Using local authority estimates has important implications for policy. We look at how these estimates are used in the indicator, as well as how they compare to other measures of geographical inequalities in healthy life expectancy.
Construction of the healthy life expectancy indicator
Taking a broader range of local authorities, rather than the extremes of highest and lowest, helps to account for outliers with potentially unique circumstances. For example, in 2017–19 a girl born in the Orkney Islands was expected to have 75.1 years of good health, compared to a girl born in Blackpool with a healthy life expectancy of 55.3 years. As the extreme values, these may be outliers in some form. Creating an average of the top and bottom 10% mitigates against this. However, this averaging also hides the scale of variation across local authorities. It would be possible for the gap between the highest and lowest local authority to widen even if the average gap reduces.
The healthy life expectancy gap has also remained relatively stable since 2009–11, with little change in the composition of the local authorities in the 10% with highest and lowest outcomes. This suggests that there is little volatility in the indicator. However, each data point is a 3-year average, meaning that we would not expect significant shifts in the metric from year to year. There is also a 2-year lag before publication of the statistics, for instance 2018–20 data are available in March 2022. We will therefore not know until 2033 whether the government’s ambition to narrow the gap between areas has been met. If we plan to assess progress in 2030 (using data for the period 2026–28), this leaves the government with only 6 years (ie now until 2028) to effect change.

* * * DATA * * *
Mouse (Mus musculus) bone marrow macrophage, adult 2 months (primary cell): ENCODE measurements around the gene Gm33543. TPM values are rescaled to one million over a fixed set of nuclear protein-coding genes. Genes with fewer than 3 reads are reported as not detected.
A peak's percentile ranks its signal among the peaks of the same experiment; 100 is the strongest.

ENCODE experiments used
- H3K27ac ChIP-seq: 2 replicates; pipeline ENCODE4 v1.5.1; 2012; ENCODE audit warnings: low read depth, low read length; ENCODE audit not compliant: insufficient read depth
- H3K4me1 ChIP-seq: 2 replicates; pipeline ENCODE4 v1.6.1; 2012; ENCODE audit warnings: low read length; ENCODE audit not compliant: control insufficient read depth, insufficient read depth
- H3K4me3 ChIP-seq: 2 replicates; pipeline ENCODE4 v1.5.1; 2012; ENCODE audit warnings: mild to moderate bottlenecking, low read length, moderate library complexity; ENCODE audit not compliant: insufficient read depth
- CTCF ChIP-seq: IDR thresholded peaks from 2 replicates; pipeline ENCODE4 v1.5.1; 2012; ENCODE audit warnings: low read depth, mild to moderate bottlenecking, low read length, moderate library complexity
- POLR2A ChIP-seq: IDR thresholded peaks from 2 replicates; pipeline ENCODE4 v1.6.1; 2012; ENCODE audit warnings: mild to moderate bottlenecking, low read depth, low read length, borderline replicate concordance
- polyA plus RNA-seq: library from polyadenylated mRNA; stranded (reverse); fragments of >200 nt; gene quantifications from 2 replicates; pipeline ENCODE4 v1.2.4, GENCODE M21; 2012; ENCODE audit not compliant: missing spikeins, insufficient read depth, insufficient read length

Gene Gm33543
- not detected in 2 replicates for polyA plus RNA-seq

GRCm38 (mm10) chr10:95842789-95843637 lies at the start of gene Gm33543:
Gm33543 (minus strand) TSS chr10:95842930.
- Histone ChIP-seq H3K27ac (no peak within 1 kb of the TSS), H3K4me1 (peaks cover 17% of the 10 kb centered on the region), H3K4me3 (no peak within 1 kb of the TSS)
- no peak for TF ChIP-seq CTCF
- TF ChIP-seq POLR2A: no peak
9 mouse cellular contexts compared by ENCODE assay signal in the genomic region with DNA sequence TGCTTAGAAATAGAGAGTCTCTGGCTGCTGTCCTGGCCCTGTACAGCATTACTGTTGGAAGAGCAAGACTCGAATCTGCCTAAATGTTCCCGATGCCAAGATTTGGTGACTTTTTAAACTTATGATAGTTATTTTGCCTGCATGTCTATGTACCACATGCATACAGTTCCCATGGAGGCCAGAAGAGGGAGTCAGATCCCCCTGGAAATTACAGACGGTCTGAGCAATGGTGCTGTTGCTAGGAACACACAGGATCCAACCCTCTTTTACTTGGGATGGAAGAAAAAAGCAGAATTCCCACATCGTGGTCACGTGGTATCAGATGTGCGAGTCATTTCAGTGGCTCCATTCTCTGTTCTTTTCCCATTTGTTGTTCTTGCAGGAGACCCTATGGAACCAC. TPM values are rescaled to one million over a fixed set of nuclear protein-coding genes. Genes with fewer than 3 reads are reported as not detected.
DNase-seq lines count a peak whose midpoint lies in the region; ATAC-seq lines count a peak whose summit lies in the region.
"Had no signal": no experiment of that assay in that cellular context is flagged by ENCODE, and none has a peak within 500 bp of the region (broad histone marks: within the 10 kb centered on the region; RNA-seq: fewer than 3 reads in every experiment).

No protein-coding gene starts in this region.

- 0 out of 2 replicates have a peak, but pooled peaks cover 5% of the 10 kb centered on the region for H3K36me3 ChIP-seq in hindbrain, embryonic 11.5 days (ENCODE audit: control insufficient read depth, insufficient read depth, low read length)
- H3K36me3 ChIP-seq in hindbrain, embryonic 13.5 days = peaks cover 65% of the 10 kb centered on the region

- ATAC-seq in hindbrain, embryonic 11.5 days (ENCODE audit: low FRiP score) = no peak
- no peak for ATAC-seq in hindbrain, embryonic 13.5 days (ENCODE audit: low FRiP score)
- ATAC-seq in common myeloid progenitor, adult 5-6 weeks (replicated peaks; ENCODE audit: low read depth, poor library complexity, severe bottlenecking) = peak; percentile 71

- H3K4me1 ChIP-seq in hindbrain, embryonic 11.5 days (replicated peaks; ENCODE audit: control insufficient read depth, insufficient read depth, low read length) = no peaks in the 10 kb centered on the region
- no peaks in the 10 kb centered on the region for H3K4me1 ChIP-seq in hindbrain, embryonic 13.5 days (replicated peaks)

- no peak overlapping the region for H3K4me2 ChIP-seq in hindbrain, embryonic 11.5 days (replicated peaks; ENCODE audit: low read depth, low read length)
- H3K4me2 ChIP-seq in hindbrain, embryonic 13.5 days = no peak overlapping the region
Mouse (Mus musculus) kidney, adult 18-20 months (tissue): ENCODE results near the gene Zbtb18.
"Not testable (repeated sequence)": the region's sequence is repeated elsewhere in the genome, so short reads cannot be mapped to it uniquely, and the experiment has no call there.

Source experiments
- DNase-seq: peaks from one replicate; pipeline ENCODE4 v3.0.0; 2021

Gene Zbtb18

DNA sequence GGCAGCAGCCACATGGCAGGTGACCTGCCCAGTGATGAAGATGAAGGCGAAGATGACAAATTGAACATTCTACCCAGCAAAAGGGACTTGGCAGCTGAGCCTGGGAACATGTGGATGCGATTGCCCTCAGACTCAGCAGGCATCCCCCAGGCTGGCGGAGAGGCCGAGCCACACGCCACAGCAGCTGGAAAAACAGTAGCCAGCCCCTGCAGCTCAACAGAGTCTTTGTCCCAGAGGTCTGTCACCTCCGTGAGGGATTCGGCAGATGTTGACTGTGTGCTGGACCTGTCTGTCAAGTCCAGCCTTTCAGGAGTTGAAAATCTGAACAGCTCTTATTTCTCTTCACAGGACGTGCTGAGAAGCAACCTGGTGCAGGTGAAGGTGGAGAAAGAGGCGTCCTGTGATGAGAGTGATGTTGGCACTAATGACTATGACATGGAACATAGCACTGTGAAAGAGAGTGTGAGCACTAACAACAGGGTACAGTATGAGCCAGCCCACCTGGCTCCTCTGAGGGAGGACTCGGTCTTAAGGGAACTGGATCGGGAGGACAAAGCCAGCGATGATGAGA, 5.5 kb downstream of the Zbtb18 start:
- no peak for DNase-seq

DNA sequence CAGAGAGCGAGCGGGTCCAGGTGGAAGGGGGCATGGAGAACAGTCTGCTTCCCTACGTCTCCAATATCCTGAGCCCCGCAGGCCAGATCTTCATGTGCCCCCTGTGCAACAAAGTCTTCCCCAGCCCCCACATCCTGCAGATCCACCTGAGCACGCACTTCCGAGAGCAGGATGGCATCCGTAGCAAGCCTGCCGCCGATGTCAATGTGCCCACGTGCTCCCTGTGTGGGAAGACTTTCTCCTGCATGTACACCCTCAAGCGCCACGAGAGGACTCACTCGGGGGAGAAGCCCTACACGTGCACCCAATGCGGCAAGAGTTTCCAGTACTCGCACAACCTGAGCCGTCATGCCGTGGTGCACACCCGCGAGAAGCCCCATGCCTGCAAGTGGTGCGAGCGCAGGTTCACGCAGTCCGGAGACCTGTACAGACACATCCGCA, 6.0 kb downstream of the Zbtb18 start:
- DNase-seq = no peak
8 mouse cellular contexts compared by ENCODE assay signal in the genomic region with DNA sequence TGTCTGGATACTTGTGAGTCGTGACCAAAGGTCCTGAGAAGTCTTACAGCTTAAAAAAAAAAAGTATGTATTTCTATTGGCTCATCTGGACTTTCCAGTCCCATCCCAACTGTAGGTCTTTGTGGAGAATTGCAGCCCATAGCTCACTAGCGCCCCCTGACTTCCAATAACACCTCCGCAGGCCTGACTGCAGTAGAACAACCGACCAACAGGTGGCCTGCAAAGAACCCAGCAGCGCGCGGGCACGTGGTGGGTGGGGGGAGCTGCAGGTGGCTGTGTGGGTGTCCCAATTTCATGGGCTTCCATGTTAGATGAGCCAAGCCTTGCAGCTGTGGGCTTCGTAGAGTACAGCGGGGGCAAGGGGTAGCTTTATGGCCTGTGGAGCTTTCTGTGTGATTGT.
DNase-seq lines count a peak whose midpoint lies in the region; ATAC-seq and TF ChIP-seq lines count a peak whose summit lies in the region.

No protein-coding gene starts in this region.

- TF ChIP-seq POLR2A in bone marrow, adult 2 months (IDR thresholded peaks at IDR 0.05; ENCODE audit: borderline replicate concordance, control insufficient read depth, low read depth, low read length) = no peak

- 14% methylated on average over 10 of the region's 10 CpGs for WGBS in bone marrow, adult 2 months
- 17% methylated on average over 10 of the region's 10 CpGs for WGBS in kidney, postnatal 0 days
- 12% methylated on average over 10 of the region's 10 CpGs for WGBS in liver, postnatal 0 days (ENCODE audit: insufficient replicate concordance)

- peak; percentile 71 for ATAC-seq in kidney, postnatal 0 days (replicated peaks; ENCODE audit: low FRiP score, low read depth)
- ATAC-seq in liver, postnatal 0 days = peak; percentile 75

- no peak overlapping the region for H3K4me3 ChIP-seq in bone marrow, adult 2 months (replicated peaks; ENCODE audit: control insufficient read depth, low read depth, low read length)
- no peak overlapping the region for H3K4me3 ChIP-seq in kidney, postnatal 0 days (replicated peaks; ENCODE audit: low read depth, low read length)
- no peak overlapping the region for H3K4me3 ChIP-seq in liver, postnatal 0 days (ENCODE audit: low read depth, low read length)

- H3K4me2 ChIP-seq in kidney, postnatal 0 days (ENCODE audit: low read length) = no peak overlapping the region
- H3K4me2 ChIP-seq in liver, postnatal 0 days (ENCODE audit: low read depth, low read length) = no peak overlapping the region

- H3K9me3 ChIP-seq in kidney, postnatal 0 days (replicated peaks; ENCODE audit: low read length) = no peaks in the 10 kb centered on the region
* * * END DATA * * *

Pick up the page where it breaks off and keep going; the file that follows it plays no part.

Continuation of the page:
Comparing between local authorities
Often inequalities in healthy life expectancy are measured on the basis of variation in health across very small local areas of around 1,500 people. One example of such a statistic ranks those small local areas by their level of deprivation. On that basis, for women in England there is a gap of nearly 20 years of healthy life expectancy between those in the most and least deprived 10% of small local areas.
Averaging outcomes within local authorities also hides a lot of variation. For instance, using data from 2009–13 on healthy life expectancy by middle layer super output area (MSOA) – small areas of 7,200 people – the range within Westminster Council (12.6 years) is bigger than the range across the country (10.7 years).
This highlights a key flaw with this measure: if targets typically drive efforts to improve what is being measured, then many of the areas with the worst health are liable to miss out. It is in theory possible to meet the levelling up target without the health of a lot of the MSOAs with the worst health experiencing any improvement.
The availability of published data prevents a timelier analysis, but we can use older data (only available for England) to illustrate the point.
The map looks at average healthy life expectancy for 2009–13 in England. Areas in the 10% of MSOAs in England with the lowest healthy life expectancy are coloured in red. The 10% of local authorities with the lowest healthy life expectancy are outlined in black. As the map shows, there are considerable areas of poor health outside the bottom 10% of local authority areas: for example, in Sheffield, Nottingham and parts of the North East.
These smaller areas would not factor into the England-based target, and we would expect a similar pattern when constructed across the whole of the UK. Measuring at a lower geographical level (such as MSOAs) would focus efforts on smaller local areas with the poorest health in England, which are often not in the local authority areas with the lowest healthy life expectancy (when taken as a whole). Many of the smaller areas with the worst health are in local authorities in which other small areas have good health, bringing the overall average up.